What Is Normal?

What is normal and/or healthy?
Every grief is an intimate and intensely personal experience. And although every relationship is unique, making every grief experience unique, there are some common observations we can make.
Initially, when a loss occurs, the griever often enters a kind of dissociative state where reality feels unreal, like a bad dream one cannot wake up from. Cognitively, you know the person is gone, but you cannot  truly process the information or totally grasp it emotionally.
This feeling can last much longer than most people believe.  It can take six months to a year (especially if the loss is sudden) before we finally understand that the person is dead and never coming back.
Once this realization fully sinks in, the most painful aspect of grief begins.  This is the time when most mourners say they feel like they are going crazy…like they are coming apart physically, emotionally, mentally, spiritually.  Most people are shocked to learn that grief is such a physical experience—deeply embedded in the body as well as in the mind and  spirit.
People at this point literally feel pain in their bodies, mostly in their chest and/or gut. They sigh often, feel exhausted, have headaches, and experience disturbed sleep and/or appetite. They experience anhedonia and loss of sexual desire. Their immune system is depressed as well.
Most people experience many cognitive symptoms as well..disorientation, confusion, forgetfulness, impaired concentration and attention, preoccupation, rumination, and obsessiveness.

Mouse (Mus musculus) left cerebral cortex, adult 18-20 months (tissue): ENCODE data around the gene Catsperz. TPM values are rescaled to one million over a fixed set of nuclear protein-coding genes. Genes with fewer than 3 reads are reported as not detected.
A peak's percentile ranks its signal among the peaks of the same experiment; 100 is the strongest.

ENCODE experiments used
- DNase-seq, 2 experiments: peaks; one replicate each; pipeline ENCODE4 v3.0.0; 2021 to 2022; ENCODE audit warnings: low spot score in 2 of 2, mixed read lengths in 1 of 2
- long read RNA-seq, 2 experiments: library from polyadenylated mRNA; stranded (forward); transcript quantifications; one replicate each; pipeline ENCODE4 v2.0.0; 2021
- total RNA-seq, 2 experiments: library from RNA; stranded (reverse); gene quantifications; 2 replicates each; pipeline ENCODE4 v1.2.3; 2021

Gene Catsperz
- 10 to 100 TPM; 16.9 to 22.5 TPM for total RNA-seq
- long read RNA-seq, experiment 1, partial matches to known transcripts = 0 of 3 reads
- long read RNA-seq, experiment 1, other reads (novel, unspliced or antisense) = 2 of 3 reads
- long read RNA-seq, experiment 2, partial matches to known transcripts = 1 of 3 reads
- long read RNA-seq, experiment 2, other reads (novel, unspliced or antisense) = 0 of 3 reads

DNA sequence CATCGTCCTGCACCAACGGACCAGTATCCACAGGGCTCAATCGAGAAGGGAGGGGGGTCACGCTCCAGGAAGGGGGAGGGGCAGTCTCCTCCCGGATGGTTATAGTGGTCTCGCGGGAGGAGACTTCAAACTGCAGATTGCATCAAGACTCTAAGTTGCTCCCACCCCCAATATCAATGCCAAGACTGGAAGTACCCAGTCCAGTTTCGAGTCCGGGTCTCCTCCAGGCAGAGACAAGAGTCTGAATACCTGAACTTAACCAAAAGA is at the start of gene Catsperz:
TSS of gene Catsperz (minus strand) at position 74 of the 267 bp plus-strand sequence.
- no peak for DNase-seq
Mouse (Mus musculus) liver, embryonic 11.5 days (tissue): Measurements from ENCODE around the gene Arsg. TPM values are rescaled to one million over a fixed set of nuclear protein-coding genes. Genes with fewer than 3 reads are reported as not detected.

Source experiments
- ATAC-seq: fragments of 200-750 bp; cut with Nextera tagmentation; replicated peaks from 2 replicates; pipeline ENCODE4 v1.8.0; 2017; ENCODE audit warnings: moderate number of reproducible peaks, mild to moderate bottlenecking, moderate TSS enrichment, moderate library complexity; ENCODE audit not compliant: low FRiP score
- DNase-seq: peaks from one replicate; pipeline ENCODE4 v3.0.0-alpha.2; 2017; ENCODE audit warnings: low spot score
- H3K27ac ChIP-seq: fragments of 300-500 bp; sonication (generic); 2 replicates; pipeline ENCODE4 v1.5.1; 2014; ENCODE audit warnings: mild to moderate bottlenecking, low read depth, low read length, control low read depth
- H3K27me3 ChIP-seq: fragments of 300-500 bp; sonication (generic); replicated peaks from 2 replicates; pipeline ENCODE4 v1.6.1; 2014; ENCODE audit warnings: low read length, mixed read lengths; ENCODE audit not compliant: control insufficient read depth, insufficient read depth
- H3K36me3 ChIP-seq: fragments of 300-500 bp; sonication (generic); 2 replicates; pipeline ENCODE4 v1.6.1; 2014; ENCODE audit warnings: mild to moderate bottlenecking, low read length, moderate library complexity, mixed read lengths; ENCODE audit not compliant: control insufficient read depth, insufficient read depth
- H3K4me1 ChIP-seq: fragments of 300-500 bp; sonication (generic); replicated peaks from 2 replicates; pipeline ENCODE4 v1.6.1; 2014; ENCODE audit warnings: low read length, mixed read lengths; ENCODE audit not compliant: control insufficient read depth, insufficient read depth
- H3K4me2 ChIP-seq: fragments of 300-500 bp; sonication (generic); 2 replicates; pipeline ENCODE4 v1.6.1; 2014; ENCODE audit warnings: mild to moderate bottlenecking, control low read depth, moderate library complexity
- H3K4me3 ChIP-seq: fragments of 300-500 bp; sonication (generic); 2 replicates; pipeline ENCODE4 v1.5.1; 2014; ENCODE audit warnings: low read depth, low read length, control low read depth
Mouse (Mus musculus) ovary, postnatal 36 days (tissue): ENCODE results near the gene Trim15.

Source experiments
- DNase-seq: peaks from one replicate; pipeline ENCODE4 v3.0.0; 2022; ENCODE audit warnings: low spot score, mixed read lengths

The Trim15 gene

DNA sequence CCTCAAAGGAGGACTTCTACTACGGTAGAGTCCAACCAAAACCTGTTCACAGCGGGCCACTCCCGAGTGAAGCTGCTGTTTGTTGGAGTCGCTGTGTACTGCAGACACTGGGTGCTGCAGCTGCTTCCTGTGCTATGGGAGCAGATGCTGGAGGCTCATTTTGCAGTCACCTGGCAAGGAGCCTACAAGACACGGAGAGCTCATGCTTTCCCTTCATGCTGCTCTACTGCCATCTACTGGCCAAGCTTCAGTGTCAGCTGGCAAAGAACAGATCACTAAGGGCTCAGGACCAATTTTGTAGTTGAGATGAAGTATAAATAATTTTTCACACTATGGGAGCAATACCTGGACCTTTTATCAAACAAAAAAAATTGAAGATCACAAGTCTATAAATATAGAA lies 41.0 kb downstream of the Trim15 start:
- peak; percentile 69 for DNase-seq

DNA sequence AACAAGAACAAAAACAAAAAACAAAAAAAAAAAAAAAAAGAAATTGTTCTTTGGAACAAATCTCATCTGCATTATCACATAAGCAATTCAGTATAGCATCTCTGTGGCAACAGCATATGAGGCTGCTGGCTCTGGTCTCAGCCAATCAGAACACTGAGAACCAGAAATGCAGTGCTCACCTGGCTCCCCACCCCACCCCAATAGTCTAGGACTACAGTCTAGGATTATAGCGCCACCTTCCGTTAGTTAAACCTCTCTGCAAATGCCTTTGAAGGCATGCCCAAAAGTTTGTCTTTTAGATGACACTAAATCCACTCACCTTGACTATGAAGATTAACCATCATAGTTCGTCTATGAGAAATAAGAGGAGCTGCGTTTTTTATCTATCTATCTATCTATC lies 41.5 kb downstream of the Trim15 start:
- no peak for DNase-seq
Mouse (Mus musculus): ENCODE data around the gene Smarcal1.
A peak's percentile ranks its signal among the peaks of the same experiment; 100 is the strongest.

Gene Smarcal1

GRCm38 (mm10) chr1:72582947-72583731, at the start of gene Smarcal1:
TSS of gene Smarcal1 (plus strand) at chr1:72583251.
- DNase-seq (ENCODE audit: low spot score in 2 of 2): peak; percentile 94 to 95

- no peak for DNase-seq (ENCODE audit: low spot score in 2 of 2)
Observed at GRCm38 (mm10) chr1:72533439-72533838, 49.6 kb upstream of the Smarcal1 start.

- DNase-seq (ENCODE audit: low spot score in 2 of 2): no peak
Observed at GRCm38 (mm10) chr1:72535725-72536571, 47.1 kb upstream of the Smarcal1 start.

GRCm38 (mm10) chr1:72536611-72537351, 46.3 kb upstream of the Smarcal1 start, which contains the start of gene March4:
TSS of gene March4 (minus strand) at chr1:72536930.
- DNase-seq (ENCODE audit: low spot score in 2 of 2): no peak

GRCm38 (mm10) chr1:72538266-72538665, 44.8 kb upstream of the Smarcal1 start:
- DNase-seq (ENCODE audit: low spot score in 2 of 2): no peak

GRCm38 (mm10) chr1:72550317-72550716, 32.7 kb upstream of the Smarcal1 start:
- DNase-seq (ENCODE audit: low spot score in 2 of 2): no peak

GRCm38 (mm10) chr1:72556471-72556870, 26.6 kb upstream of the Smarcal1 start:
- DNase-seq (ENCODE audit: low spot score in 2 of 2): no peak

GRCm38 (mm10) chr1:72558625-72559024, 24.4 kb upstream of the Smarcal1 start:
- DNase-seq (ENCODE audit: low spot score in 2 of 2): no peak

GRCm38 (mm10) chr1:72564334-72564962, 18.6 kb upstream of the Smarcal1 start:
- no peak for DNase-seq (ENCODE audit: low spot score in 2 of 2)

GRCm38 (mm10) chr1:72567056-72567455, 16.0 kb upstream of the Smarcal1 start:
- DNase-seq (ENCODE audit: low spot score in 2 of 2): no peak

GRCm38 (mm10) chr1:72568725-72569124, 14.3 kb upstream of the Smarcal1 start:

Emotionally, the griever suffers acutely. There is much pain and crying, often accompanied by bitterness, self pity, guilty, hostility, rage, emptiness, hopelessness, fear, anxiety, panic.

Many grievers want to die (this is not the same as contemplating suicide). Socially, withdrawl and isolation are common, and there are times in grief where every relationship in a person’s constellation is disturbed.

In a basically healthy person, this rollercoaster ride of grief will gradually abate and soften over time, giving way to a sense of inner reorganization of self.
These experiences are not to be thought of as rigid, discrete segments that get played out in an orderly fashion. It is often the case that people go back and forth into places with soft and blurry boundaries, experiencing grief in waves that ebb and flow.